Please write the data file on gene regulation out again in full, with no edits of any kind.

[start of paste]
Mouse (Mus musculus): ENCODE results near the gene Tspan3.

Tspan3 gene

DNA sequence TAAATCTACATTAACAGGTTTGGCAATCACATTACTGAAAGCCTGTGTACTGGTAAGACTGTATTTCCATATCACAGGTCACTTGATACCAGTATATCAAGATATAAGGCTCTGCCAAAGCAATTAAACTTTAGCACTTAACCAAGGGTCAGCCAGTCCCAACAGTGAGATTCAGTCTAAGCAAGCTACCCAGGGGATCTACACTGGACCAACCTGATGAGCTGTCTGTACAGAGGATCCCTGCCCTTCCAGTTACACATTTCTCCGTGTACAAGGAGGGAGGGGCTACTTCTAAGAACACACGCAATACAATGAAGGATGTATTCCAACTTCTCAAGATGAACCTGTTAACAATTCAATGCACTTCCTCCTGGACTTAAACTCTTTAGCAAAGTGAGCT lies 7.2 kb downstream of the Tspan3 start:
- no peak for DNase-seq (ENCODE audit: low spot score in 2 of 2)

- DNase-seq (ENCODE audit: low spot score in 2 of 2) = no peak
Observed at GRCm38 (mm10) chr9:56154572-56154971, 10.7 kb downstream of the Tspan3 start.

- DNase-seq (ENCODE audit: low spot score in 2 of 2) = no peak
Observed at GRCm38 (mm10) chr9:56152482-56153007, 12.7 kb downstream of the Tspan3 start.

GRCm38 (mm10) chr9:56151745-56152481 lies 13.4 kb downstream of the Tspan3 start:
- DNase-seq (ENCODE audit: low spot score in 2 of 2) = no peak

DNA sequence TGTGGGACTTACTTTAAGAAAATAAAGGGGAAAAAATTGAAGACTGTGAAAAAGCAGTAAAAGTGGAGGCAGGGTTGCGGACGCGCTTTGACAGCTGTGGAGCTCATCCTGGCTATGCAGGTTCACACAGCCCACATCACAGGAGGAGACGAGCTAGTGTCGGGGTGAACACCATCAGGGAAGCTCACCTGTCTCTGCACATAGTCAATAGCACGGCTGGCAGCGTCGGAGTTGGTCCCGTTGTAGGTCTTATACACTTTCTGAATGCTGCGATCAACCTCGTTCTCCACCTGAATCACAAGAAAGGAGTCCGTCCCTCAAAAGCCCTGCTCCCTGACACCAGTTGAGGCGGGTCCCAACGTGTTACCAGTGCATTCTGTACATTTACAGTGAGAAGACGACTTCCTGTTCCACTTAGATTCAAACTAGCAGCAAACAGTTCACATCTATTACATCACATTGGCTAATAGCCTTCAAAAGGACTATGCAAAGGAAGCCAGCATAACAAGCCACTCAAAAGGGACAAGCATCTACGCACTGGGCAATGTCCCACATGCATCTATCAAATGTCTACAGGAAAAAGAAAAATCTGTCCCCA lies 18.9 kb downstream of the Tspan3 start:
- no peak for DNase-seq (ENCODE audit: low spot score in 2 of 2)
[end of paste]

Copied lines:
Mouse (Mus musculus): ENCODE results near the gene Tspan3.

Tspan3 gene

DNA sequence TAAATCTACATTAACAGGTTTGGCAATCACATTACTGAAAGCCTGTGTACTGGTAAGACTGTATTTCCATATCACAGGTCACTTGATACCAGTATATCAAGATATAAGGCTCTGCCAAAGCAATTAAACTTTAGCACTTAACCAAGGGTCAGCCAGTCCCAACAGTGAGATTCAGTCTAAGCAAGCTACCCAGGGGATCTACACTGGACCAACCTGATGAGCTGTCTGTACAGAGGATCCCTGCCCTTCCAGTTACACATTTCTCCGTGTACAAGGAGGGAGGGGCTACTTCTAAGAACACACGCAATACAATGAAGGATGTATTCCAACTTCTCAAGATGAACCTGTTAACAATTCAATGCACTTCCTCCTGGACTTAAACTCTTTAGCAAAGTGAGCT lies 7.2 kb downstream of the Tspan3 start:
- no peak for DNase-seq (ENCODE audit: low spot score in 2 of 2)

- DNase-seq (ENCODE audit: low spot score in 2 of 2) = no peak
Observed at GRCm38 (mm10) chr9:56154572-56154971, 10.7 kb downstream of the Tspan3 start.

- DNase-seq (ENCODE audit: low spot score in 2 of 2) = no peak
Observed at GRCm38 (mm10) chr9:56152482-56153007, 12.7 kb downstream of the Tspan3 start.

GRCm38 (mm10) chr9:56151745-56152481 lies 13.4 kb downstream of the Tspan3 start:
- DNase-seq (ENCODE audit: low spot score in 2 of 2) = no peak

DNA sequence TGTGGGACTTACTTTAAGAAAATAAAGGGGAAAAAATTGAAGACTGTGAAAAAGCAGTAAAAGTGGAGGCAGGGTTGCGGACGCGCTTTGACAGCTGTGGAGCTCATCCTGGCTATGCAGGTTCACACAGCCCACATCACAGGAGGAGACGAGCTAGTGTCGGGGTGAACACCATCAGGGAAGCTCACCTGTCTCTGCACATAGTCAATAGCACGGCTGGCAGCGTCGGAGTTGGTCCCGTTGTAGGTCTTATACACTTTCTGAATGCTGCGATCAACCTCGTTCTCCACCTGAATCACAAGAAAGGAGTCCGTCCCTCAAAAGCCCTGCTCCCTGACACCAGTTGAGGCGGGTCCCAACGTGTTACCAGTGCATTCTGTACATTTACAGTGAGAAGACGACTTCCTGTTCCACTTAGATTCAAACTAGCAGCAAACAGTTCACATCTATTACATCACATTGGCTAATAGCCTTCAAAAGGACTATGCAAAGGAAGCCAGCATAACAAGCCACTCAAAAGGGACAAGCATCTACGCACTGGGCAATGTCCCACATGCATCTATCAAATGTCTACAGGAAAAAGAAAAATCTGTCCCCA lies 18.9 kb downstream of the Tspan3 start:
- no peak for DNase-seq (ENCODE audit: low spot score in 2 of 2)